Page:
E. Joanna Fitzgerald
Ref: ID# 128645
Encl: Submitted documents
cc: Ms. Stacey R. Derden
Mr. Ty Collin Simmons
Ms. Liz Whitmire
1. You state that the remainder of the requested information will be provided to the requestor, Ms. Stacey Derden.
2. It is only due to Ms. Magnuson's withdrawal that we know of her initial request for information.
3. The Seventy-sixth Legislature amended the commercial or financial information prong of section 552.110 of the Government Code to provide that it is excepted from public disclosure if "it is demonstrated that disclosure would cause substantial competitive harm to the person from whom the information was obtained." Act of May 25, 1999, 76th Leg., R.S., ch. 1319, § 7, 1999 Tex. Sess. Law Serv. 4500, 4503 (Vernon) (to be codified as Gov't Code § 552.110(b)). The amendment applies to a governmental body's request for an attorney general decision made on or after September 1, 1999, the effective date of the amendment. Act of May 25, 1999, 76th Leg., R.S., ch. 1319, § 36, 1999 Tex. Sess. Law Serv. 4500, 4514 (Vernon).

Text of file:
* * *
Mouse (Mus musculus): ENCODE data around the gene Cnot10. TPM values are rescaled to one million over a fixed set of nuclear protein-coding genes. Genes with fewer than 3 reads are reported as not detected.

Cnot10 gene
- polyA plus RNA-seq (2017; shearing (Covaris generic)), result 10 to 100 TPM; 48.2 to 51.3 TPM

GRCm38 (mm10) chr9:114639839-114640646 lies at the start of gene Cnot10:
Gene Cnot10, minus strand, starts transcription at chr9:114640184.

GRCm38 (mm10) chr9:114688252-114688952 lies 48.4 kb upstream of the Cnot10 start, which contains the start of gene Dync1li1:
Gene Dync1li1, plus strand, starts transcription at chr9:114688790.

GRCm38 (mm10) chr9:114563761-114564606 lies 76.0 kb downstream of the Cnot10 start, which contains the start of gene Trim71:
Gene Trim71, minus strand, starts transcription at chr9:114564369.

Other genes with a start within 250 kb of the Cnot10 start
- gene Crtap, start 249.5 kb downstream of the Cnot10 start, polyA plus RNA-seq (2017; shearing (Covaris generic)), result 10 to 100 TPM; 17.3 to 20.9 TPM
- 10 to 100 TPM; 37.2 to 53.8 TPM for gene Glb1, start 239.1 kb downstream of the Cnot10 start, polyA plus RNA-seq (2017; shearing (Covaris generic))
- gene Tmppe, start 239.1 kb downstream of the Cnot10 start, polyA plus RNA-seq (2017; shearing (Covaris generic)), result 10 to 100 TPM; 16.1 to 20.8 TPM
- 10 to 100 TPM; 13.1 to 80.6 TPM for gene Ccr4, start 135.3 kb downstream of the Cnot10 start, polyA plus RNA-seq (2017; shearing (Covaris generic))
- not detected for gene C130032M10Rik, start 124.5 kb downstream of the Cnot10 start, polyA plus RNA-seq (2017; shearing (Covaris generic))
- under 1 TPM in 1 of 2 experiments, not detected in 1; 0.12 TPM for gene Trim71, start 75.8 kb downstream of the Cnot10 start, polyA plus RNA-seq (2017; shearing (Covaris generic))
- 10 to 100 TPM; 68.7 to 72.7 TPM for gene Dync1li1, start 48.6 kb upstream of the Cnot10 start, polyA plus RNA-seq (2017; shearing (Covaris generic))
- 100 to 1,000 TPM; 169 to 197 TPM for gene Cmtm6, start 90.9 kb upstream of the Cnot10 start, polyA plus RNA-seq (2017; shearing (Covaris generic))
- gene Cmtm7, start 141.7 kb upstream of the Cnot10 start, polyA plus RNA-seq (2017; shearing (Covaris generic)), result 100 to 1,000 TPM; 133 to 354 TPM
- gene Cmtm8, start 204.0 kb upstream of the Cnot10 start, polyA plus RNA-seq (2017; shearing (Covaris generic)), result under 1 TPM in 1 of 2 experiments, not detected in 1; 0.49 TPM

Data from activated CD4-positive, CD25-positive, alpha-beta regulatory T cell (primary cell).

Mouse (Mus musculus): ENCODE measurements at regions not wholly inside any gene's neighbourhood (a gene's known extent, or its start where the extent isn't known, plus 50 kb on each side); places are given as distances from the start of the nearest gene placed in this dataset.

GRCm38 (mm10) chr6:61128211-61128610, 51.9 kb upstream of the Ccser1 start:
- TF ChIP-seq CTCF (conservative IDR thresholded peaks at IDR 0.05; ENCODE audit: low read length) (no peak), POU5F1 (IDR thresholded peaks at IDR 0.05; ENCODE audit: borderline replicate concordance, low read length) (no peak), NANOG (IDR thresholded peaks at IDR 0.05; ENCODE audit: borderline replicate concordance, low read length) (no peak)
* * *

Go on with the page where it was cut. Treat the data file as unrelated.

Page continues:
4. The six factors that the Restatement gives as indicia of whether information constitutes a trade secret are:
(1) the extent to which the information is known outside of [the company]; (2) the extent to which it is known by employees and others involved in [the company's] business; (3) the extent of measures taken by [the company] to guard the secrecy of the information; (4) the value of the information to [the company] and [its] competitors; (5) the amount of effort or money expended by [the company] in developing the information; (6) the ease or difficulty with which the information could be properly acquired or duplicated by others.
Restatement of Torts § 757 cmt. b (1939); see also Open Records Decision Nos. 319 at 2 (1982), 306 at 2 (1982), 255 at 2 (1980).